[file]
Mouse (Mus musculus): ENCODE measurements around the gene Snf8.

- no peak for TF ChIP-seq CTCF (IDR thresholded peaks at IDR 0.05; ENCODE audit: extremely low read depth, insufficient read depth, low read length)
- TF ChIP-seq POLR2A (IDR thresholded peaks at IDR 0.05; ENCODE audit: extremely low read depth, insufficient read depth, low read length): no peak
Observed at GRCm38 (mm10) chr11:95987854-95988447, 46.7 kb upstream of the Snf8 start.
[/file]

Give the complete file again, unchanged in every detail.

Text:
Mouse (Mus musculus): ENCODE measurements around the gene Snf8.

- no peak for TF ChIP-seq CTCF (IDR thresholded peaks at IDR 0.05; ENCODE audit: extremely low read depth, insufficient read depth, low read length)
- TF ChIP-seq POLR2A (IDR thresholded peaks at IDR 0.05; ENCODE audit: extremely low read depth, insufficient read depth, low read length): no peak
Observed at GRCm38 (mm10) chr11:95987854-95988447, 46.7 kb upstream of the Snf8 start.